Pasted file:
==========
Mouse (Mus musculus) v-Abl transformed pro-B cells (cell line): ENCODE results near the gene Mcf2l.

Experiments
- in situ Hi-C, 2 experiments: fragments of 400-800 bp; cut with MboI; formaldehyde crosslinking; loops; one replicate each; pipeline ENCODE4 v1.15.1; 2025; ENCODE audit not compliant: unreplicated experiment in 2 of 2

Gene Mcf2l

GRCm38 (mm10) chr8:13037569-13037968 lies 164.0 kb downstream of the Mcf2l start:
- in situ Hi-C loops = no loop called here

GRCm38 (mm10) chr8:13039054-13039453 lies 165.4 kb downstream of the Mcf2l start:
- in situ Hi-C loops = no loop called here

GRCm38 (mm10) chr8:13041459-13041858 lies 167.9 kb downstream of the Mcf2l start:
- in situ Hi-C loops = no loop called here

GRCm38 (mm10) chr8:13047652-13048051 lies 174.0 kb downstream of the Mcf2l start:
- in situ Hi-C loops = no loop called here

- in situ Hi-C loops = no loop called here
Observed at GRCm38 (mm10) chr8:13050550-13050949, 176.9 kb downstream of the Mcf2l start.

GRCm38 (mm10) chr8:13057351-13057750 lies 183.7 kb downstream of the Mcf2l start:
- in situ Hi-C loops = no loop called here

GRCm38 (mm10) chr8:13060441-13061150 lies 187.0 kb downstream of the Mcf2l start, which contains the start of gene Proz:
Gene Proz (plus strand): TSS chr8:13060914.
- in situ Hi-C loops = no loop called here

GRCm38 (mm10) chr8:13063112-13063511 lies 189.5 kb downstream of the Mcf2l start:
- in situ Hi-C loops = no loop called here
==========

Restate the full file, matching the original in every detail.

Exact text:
Mouse (Mus musculus) v-Abl transformed pro-B cells (cell line): ENCODE results near the gene Mcf2l.

Experiments
- in situ Hi-C, 2 experiments: fragments of 400-800 bp; cut with MboI; formaldehyde crosslinking; loops; one replicate each; pipeline ENCODE4 v1.15.1; 2025; ENCODE audit not compliant: unreplicated experiment in 2 of 2

Gene Mcf2l

GRCm38 (mm10) chr8:13037569-13037968 lies 164.0 kb downstream of the Mcf2l start:
- in situ Hi-C loops = no loop called here

GRCm38 (mm10) chr8:13039054-13039453 lies 165.4 kb downstream of the Mcf2l start:
- in situ Hi-C loops = no loop called here

GRCm38 (mm10) chr8:13041459-13041858 lies 167.9 kb downstream of the Mcf2l start:
- in situ Hi-C loops = no loop called here

GRCm38 (mm10) chr8:13047652-13048051 lies 174.0 kb downstream of the Mcf2l start:
- in situ Hi-C loops = no loop called here

- in situ Hi-C loops = no loop called here
Observed at GRCm38 (mm10) chr8:13050550-13050949, 176.9 kb downstream of the Mcf2l start.

GRCm38 (mm10) chr8:13057351-13057750 lies 183.7 kb downstream of the Mcf2l start:
- in situ Hi-C loops = no loop called here

GRCm38 (mm10) chr8:13060441-13061150 lies 187.0 kb downstream of the Mcf2l start, which contains the start of gene Proz:
Gene Proz (plus strand): TSS chr8:13060914.
- in situ Hi-C loops = no loop called here

GRCm38 (mm10) chr8:13063112-13063511 lies 189.5 kb downstream of the Mcf2l start:
- in situ Hi-C loops = no loop called here